Energy Independent Saudi Arabia Is Investing $109 Billion In Solar Energy.

Solar installation in Saudi ArabiaSaudi Arabia just completed a 12,684 panel solar installation that generates 3.5-megawatts of renewable energy. It’s Saudi Arabia’s largest solar installation to date and part of their ongoing plan to invest $109 billion in solar power to reach 41,000 megawatts of solar capacity within two decades.

As the US strives for liquid fuel energy independence, currently liquid fuel energy independent Saudi Arabia is going solar. Maybe the US can learn from the Saudi’s, realize now that the whole liquid fuel energy independence thing is overrated, and skip that middle step and go directly to solar. [Bloomberg]

Facebooktwittergoogle_plusredditpinterestmail

Siemens Builds World’s Largest Offshore Wind Turbines And DONG Will Operate The Wind Farm.

World's Largest Wind Turbine - SiemensSiemens is building the massive 6-megawatt wind turbines and DONG Energy will manage the project off the Yorkshire coast. DONG’s long term plan is to install 300 of the Siemen’s wind turbines around the UK. It’s great to see DONG and Siemens working so well together. [e360]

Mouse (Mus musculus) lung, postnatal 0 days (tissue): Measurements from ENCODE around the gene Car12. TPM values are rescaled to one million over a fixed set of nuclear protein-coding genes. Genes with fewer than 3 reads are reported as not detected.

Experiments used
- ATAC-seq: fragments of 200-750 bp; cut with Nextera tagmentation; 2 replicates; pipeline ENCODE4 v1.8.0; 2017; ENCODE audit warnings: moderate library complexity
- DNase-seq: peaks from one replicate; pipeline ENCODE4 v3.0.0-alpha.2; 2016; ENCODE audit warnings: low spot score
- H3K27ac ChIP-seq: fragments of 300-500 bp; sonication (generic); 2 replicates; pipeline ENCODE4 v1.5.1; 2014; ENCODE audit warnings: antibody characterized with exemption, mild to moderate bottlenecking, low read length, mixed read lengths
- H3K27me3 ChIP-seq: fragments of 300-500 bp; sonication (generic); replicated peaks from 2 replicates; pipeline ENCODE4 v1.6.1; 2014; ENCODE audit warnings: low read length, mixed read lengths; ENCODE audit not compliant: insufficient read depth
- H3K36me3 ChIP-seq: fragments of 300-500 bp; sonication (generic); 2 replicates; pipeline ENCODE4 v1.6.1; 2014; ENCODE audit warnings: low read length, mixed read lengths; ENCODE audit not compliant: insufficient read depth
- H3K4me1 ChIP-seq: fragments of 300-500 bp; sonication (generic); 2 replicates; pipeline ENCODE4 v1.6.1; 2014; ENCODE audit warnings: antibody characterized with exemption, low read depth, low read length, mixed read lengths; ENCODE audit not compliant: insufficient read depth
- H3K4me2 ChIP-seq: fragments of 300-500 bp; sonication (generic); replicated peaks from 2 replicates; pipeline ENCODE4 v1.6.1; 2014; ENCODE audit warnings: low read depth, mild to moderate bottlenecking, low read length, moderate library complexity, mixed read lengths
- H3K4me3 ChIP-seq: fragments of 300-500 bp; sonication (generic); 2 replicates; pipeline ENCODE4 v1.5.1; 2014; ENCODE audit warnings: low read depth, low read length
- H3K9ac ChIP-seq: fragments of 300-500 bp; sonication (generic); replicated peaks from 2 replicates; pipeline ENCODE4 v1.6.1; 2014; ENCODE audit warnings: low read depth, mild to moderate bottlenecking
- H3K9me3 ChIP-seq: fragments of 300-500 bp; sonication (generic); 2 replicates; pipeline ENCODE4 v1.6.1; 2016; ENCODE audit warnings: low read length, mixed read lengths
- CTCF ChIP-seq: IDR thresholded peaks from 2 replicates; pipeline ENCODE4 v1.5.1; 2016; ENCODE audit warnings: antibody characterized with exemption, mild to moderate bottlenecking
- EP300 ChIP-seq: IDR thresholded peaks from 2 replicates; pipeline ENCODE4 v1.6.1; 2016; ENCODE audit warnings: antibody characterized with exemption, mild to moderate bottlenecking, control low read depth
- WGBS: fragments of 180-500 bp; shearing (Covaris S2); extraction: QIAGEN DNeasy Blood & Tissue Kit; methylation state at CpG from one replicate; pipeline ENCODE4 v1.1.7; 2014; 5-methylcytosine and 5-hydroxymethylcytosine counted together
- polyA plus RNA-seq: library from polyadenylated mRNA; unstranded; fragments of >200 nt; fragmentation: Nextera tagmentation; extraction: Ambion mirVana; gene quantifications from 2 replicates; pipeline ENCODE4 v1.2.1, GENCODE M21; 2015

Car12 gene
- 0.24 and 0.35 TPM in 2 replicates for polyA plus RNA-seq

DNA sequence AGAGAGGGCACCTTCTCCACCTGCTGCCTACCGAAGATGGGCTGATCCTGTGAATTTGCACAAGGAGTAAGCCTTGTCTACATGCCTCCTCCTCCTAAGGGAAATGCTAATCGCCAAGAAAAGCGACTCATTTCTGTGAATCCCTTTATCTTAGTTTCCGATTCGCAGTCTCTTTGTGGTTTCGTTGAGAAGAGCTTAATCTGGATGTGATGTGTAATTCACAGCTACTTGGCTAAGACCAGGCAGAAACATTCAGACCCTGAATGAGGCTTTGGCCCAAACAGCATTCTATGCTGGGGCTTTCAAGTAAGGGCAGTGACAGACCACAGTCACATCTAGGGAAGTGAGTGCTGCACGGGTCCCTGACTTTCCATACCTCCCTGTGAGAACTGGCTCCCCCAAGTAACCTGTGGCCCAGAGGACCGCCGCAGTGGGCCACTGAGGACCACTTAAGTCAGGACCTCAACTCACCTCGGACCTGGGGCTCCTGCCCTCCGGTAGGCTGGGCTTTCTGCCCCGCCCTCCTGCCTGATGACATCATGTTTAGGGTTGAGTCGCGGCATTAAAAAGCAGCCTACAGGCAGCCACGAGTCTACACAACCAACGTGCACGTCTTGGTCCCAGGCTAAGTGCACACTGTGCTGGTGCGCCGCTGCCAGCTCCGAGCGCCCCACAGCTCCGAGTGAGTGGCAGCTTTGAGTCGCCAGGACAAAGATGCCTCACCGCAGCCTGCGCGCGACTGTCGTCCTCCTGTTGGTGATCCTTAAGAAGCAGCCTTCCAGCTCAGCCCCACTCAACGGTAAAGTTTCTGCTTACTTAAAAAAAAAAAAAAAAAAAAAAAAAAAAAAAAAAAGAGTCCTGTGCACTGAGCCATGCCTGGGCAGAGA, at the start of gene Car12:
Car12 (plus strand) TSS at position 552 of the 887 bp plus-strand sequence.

Facebooktwittergoogle_plusredditpinterestmail

To Keep Future Energy Costs Predictable, IKEA Decides To Double-Down On Renewable Energy.

IKEA solar panelsIkea has always tried to simplify the furniture assembly process. Following that same path, Ikea is now working to simplify how they’ll get their future electricity by doubling their investment in renewable energy to $4 billion. From Ikea CEO and President Mikael Ohlsson (Bloomberg):

“I foresee we’ll continue to increase our investments in renewable energy… looking at how quickly we’re expanding and our value chain, we will most likely have to double the investments once more after 2015.”

Ikea’s goal is to get 100% of the power for their stores from renewable sources by 2020. Ikea’s stores currently get 34% of their electricity from 250,000 solar panels they own and from 126 wind turbines they’ve invested in. [Bloomberg]